What are the key issues we as a group need to work on as we move forward?
In my 43 years of living, the one thing that I've noticed about our people is that we have many people in our community that think small. A lot of our people are entertained by looking into entertainers' lives. They dwell on it, and talk about it everyday. I wish that we would take a step back and look at people who have made an impact through their work, and get the message that "if they can do it, I can do it."
I did not get where I am today by worrying about other peoples' lives, who's sleeping with who, who's gay, who's straight, who's in, who's not, who's hot, who's not. There has been a focus on who's inspired me and what I want to do with my life from that. We need to look at the people who are accomplished, whether it's Obama, or some of the athletes, or the list goes on to people in different areas. If we look at what some of our African American heroes have accomplished, it's important for that to be the focus. That way we can continue to grow and develop and make headway for the next generation that's coming.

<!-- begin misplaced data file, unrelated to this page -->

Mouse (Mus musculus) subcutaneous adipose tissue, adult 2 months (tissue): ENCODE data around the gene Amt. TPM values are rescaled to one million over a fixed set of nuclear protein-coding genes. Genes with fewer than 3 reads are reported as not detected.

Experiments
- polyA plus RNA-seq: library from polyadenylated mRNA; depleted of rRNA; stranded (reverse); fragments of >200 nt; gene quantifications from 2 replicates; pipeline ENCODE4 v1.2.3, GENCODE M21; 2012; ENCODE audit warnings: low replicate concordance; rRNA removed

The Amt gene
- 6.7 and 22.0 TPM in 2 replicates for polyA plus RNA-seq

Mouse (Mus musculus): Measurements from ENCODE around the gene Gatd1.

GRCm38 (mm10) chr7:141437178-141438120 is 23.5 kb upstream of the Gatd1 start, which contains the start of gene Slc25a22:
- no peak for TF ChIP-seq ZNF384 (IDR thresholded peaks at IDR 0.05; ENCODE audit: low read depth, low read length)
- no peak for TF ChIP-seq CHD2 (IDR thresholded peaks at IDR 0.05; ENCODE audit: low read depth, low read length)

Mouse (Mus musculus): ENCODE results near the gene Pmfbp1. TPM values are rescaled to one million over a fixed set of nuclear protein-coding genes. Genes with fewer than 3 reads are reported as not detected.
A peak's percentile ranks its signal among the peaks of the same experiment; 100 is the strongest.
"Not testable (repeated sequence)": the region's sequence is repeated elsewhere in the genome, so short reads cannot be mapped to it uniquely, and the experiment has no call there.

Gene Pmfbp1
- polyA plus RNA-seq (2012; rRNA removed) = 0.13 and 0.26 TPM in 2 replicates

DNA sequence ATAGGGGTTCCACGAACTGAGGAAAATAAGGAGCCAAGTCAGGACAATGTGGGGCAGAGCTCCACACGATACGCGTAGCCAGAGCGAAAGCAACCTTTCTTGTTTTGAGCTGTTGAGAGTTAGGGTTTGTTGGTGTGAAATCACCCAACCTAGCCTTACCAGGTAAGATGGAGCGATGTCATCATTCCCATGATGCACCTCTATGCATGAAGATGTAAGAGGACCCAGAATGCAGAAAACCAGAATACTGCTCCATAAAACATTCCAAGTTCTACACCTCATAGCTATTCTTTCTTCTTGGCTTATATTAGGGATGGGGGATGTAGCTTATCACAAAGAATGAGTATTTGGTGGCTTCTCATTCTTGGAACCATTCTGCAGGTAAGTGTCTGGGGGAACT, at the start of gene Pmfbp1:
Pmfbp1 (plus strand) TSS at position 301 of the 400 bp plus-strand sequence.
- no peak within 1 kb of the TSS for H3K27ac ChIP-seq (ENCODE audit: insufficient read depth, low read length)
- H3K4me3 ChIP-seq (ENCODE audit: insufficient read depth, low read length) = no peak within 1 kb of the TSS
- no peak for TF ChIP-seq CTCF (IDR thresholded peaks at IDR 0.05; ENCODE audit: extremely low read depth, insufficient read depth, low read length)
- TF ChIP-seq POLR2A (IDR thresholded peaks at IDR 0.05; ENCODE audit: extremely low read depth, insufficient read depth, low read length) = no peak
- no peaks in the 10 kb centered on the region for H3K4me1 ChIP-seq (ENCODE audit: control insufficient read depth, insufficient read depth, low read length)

I find that we waste more time in tearing each other down in our own community than anybody. There's nothing that we have taken over, that when we decide to do it, we don't master. Whether it's golf. Whether it's tennis. Whether it's running a country. The list goes on. It's only the people who are focused who understand that you have to keep your eyes on the prize. It's not going to come through sitting around and watching television, or being on the Internet.
Do you have any words of wisdom or encouragement to share with the BlackVoices.com audience?
I want us to continue to grow as we have over the years, so that we will be able to look back and see the progress that we've made and that we are making.